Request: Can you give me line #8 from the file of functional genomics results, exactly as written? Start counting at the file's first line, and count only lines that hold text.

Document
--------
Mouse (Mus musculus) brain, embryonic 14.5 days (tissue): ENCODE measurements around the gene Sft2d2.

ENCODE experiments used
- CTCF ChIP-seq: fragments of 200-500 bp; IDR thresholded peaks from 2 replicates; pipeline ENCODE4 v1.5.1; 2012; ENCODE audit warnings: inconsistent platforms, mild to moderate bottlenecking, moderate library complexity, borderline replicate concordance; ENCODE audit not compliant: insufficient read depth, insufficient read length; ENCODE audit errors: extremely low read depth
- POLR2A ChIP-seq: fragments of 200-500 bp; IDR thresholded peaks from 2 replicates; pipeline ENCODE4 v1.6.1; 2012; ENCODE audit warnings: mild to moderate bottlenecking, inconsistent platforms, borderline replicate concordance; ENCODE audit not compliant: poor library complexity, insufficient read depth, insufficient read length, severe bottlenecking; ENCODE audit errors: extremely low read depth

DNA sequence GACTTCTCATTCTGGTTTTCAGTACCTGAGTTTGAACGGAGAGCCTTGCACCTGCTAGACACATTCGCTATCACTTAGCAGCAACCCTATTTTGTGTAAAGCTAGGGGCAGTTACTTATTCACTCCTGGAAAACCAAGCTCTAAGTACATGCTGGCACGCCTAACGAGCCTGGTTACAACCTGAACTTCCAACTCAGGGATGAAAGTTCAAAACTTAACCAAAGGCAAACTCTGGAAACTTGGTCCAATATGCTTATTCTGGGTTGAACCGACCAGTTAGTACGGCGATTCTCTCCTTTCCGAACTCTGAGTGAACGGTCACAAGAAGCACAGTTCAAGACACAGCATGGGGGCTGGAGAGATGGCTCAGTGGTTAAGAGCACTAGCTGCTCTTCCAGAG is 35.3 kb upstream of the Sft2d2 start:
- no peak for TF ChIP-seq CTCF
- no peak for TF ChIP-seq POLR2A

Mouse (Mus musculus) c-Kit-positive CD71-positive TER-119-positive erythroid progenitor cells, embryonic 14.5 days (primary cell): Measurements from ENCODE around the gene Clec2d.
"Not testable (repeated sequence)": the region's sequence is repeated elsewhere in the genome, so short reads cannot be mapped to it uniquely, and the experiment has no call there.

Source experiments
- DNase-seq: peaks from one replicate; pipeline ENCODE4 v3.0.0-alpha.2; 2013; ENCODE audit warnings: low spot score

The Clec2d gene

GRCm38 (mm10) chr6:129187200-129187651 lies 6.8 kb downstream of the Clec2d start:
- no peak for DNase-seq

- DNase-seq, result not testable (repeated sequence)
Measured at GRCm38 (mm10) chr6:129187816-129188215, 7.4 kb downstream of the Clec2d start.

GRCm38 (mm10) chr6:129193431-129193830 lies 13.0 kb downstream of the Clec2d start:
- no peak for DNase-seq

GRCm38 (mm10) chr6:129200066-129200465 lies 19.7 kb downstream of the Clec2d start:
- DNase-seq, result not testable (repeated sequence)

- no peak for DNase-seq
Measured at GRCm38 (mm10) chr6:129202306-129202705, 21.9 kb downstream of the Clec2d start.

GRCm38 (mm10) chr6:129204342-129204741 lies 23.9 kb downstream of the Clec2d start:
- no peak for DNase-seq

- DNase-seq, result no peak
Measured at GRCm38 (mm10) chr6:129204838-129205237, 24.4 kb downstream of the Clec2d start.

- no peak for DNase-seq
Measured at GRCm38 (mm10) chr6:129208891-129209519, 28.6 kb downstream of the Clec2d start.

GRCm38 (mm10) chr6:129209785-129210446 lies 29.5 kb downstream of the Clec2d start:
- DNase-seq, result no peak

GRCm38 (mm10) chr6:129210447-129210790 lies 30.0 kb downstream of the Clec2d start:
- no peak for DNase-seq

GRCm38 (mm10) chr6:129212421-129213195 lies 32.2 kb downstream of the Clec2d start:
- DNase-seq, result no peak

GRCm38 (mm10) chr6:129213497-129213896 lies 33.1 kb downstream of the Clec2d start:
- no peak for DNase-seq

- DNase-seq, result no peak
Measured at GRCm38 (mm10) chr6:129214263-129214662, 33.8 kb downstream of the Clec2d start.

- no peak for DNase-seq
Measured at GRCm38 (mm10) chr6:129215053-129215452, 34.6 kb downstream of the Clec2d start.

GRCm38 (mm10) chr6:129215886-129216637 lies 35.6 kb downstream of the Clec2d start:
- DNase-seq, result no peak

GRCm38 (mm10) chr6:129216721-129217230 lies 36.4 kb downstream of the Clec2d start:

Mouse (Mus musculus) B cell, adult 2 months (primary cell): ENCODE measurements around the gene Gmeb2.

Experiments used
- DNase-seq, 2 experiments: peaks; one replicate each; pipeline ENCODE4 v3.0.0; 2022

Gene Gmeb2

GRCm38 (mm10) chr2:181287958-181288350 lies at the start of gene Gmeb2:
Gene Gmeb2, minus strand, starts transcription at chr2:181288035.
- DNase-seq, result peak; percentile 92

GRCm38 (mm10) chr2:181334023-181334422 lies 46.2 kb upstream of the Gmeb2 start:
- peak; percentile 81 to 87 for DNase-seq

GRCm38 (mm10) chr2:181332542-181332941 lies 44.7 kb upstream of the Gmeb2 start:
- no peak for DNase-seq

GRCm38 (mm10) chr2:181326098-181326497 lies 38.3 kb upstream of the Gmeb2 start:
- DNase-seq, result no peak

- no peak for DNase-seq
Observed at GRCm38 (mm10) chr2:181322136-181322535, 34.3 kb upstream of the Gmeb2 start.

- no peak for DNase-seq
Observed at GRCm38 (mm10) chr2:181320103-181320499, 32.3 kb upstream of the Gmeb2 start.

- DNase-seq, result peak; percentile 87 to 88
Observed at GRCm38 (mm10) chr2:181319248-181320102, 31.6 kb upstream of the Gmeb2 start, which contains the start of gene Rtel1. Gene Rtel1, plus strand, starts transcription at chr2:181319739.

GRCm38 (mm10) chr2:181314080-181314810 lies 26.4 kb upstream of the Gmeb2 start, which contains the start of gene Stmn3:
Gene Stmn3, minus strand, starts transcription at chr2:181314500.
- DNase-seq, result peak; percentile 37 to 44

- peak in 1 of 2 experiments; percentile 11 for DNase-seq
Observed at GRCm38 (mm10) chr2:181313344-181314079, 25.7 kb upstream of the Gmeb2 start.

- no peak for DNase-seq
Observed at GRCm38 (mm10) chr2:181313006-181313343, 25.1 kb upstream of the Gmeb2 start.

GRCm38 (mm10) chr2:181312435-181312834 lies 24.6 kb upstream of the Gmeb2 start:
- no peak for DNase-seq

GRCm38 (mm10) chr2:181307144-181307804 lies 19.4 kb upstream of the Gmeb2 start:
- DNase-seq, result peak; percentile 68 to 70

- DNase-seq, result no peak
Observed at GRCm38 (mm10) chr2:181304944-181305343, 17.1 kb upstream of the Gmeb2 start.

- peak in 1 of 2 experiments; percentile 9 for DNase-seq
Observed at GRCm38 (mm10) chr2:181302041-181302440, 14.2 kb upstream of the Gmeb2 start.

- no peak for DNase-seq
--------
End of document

Mouse (Mus musculus) c-Kit-positive CD71-positive TER-119-positive erythroid progenitor cells, embryonic 14.5 days (primary cell): Measurements from ENCODE around the gene Clec2d.